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Thread: How Far Back Do Gravity Feed Guns Date?

  1. #1
    Join Date
    Dec 2005
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    160

    Default How Far Back Do Gravity Feed Guns Date?

    I always thought gravity feed guns were a more recent development, last 25 years or so. Last night I was watching a documentary on the German WW2 Panzer 4 heavy tank and it showed a guy in the factory spraying away with one. It didn't seem to be leaving a big cloud either though all that was shown was a quick shot. So did they have them over here during that period or was our production stuff all siphon? When I was a kid all I recall ever hanging around my fathers shop was strictly siphons like the Binks 7.

  2. #2
    Join Date
    Nov 2005
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    27,131

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    Quote Originally Posted by drizler View Post
    I always thought gravity feed guns were a more recent development, last 25 years or so. Last night I was watching a documentary on the German WW2 Panzer 4 heavy tank and it showed a guy in the factory spraying away with one. It didn't seem to be leaving a big cloud either though all that was shown was a quick shot. So did they have them over here during that period or was our production stuff all siphon? When I was a kid all I recall ever hanging around my fathers shop was strictly siphons like the Binks 7.
    I think gravity started to become popular around the mid to late 70s (around here) but I didn't start using one until around 1980 or so. Some of the early conventional gravity feed guns were a crap shoot but my conventional Sata Jet 90 performed well. I think I was sold on the easy clean up of the gravity feed guns more than on the performance of the gun.

  3. #3

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    Our oldest gravity gun is around 50 years old.

    Gravity guns are always easier to make, cause you just use a small part of the air to suction the paint, with the siphon ones you have to suction the paint and spray it, not an easy task with a 50 years old technology, not almost if you´re looking for some kind of paint job, to water the garden it´s fine.

  4. #4

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    1907 - Thomas DeVilbiss, an inventor in his own right, experimented with adapting the original atomizer to create a spray gun to meet the challenges of spray finishing. Mass production was beginning to evolve at this time and the DeVilbiss' spray gun technology proved to be a revolutionary addition to the paint and lacquer coating applications on the furniture and automotive finishing assembly line. Spraying the lacquer reduced drying time to hours instead of weeks and the spraying of paint replaced hand brushing, helping to create new jobs and increase productivity in manufacturing.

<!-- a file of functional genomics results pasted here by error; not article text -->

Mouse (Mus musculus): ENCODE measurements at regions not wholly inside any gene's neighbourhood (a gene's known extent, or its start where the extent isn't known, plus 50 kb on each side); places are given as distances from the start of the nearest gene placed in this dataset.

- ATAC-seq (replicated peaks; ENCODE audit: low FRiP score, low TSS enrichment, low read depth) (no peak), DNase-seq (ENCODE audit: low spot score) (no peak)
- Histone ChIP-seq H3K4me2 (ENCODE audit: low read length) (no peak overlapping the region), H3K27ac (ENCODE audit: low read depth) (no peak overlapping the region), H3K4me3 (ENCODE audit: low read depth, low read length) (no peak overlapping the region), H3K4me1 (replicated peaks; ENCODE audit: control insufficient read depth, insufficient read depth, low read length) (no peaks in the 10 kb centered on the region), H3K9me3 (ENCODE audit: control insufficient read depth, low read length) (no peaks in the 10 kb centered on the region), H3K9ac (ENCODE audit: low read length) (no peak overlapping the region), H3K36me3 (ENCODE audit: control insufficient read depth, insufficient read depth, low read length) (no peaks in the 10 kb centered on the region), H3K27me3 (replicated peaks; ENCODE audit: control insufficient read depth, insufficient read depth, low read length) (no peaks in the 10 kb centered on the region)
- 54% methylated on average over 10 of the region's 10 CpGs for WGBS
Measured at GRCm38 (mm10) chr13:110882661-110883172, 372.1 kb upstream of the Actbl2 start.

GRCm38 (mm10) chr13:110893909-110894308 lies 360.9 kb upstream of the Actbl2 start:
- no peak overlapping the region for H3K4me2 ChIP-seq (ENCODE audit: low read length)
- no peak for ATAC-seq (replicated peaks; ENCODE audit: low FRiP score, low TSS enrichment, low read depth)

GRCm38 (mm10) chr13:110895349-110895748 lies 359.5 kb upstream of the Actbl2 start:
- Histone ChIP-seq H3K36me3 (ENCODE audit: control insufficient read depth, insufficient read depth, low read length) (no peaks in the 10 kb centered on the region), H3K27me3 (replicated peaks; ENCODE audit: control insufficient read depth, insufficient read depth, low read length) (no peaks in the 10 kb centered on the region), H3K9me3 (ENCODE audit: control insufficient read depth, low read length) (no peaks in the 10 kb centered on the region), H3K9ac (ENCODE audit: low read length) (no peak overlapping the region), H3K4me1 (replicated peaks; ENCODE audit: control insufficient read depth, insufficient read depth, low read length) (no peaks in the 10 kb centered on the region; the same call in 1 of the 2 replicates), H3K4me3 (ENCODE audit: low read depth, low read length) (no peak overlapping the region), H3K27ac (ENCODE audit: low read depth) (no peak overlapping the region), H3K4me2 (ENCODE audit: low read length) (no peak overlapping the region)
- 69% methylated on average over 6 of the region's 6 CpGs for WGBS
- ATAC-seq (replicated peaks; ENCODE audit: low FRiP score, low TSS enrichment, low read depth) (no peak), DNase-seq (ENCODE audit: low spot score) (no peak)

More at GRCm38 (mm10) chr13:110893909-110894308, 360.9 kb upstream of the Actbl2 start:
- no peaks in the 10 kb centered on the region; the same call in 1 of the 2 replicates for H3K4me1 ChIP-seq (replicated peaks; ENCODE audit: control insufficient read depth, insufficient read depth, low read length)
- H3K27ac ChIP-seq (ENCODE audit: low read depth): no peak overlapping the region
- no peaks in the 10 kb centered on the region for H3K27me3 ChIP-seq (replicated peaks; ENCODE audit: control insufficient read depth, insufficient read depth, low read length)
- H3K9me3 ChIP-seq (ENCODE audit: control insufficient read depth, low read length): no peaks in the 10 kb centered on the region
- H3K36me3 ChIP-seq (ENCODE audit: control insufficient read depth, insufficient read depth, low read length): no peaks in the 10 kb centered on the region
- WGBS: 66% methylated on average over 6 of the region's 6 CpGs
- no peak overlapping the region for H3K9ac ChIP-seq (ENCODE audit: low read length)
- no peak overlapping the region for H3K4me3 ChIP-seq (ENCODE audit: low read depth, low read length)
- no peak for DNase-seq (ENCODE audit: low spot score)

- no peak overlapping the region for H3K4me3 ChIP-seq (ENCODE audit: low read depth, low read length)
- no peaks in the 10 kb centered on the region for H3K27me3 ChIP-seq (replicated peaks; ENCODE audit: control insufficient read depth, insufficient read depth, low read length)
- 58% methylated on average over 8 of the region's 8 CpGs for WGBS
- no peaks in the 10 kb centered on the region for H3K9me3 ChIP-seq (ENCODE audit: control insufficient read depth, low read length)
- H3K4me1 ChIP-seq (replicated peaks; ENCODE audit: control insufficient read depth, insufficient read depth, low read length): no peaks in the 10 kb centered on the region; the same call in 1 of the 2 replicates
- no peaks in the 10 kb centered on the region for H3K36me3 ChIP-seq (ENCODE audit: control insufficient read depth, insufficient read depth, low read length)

5. #5
    Join Date
    Feb 2009
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    Default well....

    Quote Originally Posted by TOGWT View Post
    1907 - Thomas DeVilbiss, an inventor in his own right, experimented with adapting the original atomizer to create a spray gun to meet the challenges of spray finishing. Mass production was beginning to evolve at this time and the DeVilbiss' spray gun technology proved to be a revolutionary addition to the paint and lacquer coating applications on the furniture and automotive finishing assembly line. Spraying the lacquer reduced drying time to hours instead of weeks and the spraying of paint replaced hand brushing, helping to create new jobs and increase productivity in manufacturing.
    Does this reply mean anything about gravity feed?? That was a nice history lesson though.....
    [SIGPIC]

  6. #6
    Join Date
    Dec 2005
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    Quote Originally Posted by another2centsworth View Post
    Does this reply mean anything about gravity feed?? That was a nice history lesson though.....
    No but history is interesting . In fact in 1894 Binks made the first spray system for whitewash . And no that has nothing to do with a gravity gun either .

    Mooch

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